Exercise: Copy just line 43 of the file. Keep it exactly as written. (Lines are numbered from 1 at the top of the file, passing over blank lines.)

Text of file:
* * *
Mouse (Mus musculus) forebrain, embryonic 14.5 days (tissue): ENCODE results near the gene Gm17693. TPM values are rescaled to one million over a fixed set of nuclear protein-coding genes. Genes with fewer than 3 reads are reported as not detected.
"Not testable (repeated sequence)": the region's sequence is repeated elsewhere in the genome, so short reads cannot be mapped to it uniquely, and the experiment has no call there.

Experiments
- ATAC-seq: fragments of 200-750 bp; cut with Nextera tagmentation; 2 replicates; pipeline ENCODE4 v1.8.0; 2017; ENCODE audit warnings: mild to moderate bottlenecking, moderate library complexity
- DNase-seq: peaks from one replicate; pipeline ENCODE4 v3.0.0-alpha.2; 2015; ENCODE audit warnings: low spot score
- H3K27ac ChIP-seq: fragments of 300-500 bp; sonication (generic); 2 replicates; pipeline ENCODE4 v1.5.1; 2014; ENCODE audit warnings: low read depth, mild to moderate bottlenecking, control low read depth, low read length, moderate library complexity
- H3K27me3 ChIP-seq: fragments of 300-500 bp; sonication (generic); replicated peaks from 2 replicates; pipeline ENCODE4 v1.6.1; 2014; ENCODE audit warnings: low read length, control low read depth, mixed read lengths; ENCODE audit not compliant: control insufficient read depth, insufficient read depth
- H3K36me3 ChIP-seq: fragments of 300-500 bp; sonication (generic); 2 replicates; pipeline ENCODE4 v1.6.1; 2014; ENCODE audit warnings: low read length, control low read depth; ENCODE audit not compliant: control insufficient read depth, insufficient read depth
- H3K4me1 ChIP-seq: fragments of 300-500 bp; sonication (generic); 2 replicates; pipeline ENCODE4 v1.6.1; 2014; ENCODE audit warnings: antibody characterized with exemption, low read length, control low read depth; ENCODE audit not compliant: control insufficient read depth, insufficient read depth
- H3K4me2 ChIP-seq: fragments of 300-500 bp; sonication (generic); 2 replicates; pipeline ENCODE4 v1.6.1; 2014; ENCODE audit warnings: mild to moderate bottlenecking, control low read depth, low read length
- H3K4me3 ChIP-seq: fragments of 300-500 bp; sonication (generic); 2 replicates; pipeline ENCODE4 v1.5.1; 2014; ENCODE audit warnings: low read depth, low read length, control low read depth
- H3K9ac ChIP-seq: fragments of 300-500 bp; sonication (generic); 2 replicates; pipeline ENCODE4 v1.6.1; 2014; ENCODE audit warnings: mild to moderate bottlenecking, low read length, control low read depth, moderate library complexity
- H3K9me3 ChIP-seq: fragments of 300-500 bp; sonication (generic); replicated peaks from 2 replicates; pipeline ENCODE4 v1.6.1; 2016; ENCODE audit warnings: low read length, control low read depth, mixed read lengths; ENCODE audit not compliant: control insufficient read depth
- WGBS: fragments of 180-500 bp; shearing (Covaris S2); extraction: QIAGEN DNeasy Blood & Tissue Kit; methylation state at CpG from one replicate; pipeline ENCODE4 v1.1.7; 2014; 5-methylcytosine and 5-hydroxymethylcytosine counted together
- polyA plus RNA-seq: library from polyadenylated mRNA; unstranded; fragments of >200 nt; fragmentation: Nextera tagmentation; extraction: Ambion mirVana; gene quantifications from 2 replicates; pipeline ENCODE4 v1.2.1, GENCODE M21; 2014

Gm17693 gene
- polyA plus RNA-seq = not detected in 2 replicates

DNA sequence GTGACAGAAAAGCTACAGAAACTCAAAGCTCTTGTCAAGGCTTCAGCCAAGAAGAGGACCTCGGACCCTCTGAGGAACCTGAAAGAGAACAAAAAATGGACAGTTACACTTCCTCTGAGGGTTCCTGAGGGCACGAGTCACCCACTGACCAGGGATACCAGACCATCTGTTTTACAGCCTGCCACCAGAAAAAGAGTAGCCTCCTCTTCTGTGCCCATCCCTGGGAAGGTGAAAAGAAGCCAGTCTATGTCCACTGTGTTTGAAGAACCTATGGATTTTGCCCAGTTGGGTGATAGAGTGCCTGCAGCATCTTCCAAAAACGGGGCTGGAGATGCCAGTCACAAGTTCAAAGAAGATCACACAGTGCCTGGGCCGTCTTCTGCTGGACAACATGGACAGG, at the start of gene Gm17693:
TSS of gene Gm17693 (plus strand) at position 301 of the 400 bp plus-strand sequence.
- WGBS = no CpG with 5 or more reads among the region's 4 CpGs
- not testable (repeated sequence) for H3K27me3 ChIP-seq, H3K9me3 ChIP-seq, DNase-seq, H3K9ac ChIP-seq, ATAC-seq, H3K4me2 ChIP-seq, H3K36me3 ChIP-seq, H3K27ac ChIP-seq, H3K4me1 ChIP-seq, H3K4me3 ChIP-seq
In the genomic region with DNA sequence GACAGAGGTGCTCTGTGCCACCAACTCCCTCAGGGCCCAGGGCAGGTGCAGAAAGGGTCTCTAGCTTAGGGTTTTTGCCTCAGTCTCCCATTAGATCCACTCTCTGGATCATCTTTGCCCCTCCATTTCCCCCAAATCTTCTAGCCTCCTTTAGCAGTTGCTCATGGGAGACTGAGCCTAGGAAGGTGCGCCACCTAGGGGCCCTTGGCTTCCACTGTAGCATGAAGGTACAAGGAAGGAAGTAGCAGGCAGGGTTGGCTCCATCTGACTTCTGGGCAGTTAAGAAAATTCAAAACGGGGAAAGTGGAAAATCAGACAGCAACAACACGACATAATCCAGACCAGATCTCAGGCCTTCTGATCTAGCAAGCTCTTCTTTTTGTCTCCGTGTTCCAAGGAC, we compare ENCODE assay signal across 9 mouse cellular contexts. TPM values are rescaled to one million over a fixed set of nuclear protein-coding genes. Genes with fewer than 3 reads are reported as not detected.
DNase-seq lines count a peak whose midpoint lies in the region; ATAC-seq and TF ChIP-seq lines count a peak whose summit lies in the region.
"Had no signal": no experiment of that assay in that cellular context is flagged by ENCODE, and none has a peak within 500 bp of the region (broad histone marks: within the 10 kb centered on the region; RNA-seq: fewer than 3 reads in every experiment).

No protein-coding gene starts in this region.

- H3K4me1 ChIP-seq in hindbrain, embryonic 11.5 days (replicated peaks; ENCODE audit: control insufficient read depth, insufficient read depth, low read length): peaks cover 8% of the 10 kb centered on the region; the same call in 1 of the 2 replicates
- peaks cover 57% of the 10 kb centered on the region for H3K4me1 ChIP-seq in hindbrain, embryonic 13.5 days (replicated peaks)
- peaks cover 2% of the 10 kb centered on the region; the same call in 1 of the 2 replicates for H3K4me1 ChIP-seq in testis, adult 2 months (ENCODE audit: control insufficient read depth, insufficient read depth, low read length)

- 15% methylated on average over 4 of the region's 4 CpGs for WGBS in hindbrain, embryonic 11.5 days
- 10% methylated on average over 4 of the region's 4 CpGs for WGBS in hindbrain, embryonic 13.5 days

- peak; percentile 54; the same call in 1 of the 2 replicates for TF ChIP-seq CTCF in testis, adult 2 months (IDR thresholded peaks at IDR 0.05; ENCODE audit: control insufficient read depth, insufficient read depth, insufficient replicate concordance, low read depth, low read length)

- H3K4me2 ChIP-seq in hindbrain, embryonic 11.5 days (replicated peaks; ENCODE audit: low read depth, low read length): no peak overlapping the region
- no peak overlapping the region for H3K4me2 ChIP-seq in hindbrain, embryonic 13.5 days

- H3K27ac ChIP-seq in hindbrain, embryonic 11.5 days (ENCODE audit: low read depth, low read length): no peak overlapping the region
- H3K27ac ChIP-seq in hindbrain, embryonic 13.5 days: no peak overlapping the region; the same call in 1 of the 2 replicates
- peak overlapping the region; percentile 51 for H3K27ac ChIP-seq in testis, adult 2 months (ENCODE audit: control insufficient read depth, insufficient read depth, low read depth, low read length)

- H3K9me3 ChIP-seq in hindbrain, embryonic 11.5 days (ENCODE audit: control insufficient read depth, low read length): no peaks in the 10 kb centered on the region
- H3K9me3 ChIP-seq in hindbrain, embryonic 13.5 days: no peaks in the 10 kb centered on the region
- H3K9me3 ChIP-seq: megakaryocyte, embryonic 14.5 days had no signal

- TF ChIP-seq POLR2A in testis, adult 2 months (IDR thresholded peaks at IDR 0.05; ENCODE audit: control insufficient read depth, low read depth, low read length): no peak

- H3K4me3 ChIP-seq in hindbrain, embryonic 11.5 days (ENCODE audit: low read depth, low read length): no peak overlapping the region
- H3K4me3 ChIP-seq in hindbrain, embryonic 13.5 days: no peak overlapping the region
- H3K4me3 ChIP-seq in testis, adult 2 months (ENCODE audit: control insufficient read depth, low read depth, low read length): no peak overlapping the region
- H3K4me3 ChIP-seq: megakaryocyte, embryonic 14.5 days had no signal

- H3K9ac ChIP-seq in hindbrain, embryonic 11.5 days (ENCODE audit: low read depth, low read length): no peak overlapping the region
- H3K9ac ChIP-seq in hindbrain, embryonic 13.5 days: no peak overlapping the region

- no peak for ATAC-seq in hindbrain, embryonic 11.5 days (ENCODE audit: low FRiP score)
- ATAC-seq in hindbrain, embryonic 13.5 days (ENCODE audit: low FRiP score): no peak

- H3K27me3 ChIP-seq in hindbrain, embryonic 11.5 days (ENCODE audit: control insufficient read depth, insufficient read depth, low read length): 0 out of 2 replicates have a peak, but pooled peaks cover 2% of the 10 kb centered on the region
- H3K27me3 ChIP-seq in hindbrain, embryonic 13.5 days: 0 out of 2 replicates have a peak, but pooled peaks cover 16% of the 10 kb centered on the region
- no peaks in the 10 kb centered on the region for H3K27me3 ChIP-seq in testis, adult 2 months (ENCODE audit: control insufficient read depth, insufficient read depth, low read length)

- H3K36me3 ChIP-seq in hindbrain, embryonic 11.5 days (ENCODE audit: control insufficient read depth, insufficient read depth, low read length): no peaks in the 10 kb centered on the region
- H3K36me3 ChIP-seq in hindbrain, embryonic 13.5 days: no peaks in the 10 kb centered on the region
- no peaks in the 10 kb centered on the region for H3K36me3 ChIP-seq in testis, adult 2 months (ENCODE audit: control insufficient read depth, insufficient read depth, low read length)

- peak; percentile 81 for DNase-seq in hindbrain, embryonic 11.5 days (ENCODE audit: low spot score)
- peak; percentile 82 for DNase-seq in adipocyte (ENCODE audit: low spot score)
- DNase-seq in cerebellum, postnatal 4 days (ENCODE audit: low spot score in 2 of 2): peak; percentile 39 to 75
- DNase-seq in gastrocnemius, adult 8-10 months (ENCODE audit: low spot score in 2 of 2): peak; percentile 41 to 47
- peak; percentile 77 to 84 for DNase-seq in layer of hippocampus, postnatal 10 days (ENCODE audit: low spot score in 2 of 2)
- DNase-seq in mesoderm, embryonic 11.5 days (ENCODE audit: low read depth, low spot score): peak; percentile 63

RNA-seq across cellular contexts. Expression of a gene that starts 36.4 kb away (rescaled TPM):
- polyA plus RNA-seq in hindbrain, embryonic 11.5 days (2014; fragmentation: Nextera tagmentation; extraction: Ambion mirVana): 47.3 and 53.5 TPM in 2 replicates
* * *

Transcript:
- H3K4me3 ChIP-seq in testis, adult 2 months (ENCODE audit: control insufficient read depth, low read depth, low read length): no peak overlapping the region